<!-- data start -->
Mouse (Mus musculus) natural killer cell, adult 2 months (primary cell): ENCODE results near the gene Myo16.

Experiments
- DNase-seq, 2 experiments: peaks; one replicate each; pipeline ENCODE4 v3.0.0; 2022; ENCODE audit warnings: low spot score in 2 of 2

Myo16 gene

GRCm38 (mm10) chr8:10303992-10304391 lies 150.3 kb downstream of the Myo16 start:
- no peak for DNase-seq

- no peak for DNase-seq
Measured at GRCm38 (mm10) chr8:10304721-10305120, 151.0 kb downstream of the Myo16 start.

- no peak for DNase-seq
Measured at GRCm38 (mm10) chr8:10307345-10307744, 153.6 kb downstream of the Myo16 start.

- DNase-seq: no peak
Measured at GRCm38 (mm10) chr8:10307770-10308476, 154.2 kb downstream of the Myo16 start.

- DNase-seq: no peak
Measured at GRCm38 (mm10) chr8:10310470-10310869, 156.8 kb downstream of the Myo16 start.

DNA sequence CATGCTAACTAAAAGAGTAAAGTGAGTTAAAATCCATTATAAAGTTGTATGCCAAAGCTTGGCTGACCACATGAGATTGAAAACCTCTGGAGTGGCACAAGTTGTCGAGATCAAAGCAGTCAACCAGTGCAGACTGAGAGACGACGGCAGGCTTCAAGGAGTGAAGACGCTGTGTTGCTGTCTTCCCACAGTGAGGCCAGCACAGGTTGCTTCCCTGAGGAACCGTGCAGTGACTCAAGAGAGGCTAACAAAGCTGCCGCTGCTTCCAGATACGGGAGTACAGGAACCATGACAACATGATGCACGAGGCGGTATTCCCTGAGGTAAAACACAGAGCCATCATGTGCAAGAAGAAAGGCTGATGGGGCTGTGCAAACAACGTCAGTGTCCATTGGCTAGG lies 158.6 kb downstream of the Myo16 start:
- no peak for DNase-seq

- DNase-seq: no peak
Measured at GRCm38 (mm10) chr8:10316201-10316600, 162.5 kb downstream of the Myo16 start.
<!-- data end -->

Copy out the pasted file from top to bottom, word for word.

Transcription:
Mouse (Mus musculus) natural killer cell, adult 2 months (primary cell): ENCODE results near the gene Myo16.

Experiments
- DNase-seq, 2 experiments: peaks; one replicate each; pipeline ENCODE4 v3.0.0; 2022; ENCODE audit warnings: low spot score in 2 of 2

Myo16 gene

GRCm38 (mm10) chr8:10303992-10304391 lies 150.3 kb downstream of the Myo16 start:
- no peak for DNase-seq

- no peak for DNase-seq
Measured at GRCm38 (mm10) chr8:10304721-10305120, 151.0 kb downstream of the Myo16 start.

- no peak for DNase-seq
Measured at GRCm38 (mm10) chr8:10307345-10307744, 153.6 kb downstream of the Myo16 start.

- DNase-seq: no peak
Measured at GRCm38 (mm10) chr8:10307770-10308476, 154.2 kb downstream of the Myo16 start.

- DNase-seq: no peak
Measured at GRCm38 (mm10) chr8:10310470-10310869, 156.8 kb downstream of the Myo16 start.

DNA sequence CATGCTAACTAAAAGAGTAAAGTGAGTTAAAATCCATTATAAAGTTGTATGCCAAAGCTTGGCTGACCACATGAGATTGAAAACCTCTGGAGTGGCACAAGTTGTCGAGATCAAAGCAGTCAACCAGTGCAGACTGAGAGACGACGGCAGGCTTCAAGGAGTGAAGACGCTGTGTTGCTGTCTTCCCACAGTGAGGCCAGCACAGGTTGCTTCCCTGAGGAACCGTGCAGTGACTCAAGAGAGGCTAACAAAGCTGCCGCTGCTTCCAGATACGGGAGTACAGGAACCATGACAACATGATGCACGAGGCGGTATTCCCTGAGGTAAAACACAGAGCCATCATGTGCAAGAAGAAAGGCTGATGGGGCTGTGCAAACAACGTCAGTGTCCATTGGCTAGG lies 158.6 kb downstream of the Myo16 start:
- no peak for DNase-seq

- DNase-seq: no peak
Measured at GRCm38 (mm10) chr8:10316201-10316600, 162.5 kb downstream of the Myo16 start.